Here is the introduction to a very long and technical Amgen press release as featured Sunday on PRNewswire.com:
THOUSAND OAKS, Calif., Oct. 10 /PRNewswire-FirstCall/ — Amgen (Nasdaq: AMGN) today announced results from two integrated analyses of head-to-head pivotal Phase 3 trials comparing denosumab to Zometa® (zoledronic acid), the current standard of care in the prevention of skeletal related events (SREs) in patients with advanced malignancies involving bone. In these separate analyses, denosumab demonstrated a clinically meaningful, consistent and robust treatment effect across tumor types in the reduction of SREs, and also prevented clinically relevant increases in pain, compared with Zometa. A separate presentation highlighted the meaningful burden that SREs pose to the healthcare system. These analyses were presented at the 35th European Society for Medical Oncology (ESMO) Congress being held in Milan, Italy.
“Bone metastases and their subsequent complications, such as a fracture, are devastating events for advanced cancer patients and costly to the healthcare system,” said Allan Lipton, M.D., professor of Medicine & Oncology, M.S. Hershey Medical Center of the Pennsylvania State University. “This analysis of the largest registration program ever undertaken in bone metastases demonstrates that denosumab can offer a clinical advance over Zometa in delaying or preventing these bony complications, as well as the pain that frequently results from them. These efficacy gains coupled with the convenience of a subcutaneous injection and no need for renal monitoring make denosumab an attractive option for these patients.”
Since most multiple myeloma patients receive regular IV infusions of either Aredia or Zometa, this report is certainly relevant. Myeloma docs have been excited about denosumab for years. The hope is denosumab will have fewer side-effects than Zometa. The studies sited in this release seem to confirm some of that.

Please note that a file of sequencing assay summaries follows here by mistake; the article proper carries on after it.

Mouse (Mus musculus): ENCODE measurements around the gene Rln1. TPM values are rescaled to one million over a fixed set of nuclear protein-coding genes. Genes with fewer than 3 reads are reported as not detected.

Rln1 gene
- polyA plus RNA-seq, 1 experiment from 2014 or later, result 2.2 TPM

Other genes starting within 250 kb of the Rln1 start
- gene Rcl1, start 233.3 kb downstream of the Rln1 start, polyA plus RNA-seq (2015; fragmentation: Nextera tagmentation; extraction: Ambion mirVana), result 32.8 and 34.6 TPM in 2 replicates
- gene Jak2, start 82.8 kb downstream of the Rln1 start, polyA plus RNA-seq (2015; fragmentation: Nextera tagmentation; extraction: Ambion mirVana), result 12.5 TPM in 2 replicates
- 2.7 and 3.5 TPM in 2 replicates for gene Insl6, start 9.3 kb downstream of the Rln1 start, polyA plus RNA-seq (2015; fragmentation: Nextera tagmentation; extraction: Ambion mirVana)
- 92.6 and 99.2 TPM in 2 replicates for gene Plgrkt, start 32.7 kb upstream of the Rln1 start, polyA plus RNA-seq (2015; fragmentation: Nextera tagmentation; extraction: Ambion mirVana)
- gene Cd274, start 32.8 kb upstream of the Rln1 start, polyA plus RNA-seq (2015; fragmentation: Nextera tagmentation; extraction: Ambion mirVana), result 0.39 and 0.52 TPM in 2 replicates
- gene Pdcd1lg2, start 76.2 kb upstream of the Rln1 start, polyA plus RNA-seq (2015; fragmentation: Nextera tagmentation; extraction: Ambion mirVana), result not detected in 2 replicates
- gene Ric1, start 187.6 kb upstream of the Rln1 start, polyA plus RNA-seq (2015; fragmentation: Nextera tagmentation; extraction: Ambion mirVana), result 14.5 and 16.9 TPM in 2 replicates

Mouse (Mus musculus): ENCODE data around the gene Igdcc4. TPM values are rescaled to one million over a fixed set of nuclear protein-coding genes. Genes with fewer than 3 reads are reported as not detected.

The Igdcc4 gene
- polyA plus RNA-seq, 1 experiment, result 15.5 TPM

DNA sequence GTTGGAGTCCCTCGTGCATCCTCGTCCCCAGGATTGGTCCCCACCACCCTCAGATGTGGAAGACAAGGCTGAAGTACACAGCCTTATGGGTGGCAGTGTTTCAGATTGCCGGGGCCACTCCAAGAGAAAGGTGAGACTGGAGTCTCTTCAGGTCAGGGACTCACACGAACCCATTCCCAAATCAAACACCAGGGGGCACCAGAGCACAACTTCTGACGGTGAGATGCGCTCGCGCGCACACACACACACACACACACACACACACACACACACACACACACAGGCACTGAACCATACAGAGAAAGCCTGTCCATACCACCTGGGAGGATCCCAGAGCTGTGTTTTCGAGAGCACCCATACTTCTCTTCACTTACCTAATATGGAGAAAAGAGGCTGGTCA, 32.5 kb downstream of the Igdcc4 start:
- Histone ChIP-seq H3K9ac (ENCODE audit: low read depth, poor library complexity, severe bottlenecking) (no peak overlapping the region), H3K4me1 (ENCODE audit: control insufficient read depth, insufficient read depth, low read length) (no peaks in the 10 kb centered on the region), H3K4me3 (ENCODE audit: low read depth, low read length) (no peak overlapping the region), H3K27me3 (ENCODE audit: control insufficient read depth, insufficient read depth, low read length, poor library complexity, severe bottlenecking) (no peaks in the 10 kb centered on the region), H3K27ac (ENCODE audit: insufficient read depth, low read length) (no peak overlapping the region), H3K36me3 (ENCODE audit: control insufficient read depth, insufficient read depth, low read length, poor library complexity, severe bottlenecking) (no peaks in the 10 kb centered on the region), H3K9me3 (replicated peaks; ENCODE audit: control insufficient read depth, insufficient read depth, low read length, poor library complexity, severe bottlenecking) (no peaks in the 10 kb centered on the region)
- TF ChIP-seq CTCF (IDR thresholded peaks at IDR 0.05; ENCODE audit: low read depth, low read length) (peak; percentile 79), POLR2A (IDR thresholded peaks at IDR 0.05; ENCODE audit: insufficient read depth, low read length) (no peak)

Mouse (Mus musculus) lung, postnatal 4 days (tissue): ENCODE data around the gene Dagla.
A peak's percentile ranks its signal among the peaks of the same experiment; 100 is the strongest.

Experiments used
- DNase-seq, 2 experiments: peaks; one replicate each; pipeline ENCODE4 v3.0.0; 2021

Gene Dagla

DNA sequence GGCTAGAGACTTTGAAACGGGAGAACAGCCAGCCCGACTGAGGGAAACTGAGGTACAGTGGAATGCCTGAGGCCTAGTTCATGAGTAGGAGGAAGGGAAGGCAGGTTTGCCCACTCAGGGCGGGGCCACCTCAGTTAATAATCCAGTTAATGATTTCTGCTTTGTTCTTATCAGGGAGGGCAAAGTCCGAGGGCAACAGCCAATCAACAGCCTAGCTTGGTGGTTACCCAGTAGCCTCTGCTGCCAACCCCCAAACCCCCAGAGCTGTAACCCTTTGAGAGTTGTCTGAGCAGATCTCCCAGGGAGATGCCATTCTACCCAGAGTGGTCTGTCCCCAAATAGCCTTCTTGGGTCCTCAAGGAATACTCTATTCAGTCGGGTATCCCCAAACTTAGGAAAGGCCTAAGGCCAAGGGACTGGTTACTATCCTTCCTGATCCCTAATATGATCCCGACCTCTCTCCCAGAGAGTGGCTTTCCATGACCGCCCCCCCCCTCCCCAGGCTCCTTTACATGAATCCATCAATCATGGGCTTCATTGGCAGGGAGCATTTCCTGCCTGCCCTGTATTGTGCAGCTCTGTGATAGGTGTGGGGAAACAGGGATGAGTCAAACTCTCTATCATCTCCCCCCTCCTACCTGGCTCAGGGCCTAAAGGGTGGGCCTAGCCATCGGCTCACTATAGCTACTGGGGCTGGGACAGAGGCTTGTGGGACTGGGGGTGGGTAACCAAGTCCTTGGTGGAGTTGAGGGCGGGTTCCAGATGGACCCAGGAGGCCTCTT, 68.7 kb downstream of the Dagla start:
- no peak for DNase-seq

Is denosumab more effective than Zometa? According to Amgen: The analysis showed that denosumab was superior to Zometa in delaying time to first on-study SRE by 17 percent (median time to first skeletal related event of 27.7 months for denosumab and 19.5 months for Zometa, p <0.0001). Denosumab was also superior to Zometa in delaying time to first-and-subsequent on-study SRE by 18 percent (p<0.0001). Overall disease progression and survival were similar for both groups.
I couldn’t find any claims or mention of anti-myeloma activity in the release. This is Novartis’ (the maker of Zometa) counter to the future market release of denosumab.
I should pause here and disclose that I will be doing some paid, freelance work for Novartis next week.
There have been some delays in getting denosumab approved by the FDA. In many ways, the development of denosumab mirrors those of carfilzomib. Both are highly anticipated. Both have been promoted aggressively by their respective manufacturers, Amgen and Onyx. And both drugs may have trouble living up to the “hype” surrounding their development. Are expectations unrealistic for these two new “wonder” drugs? We should know more following the ASH meetings this December. It will be interesting watching the drama play-out in 2011. Hopefully multiple myeloma patients won’t get lost in all of the promotion, posturing and politics.
Feel good and keep smiling! Pat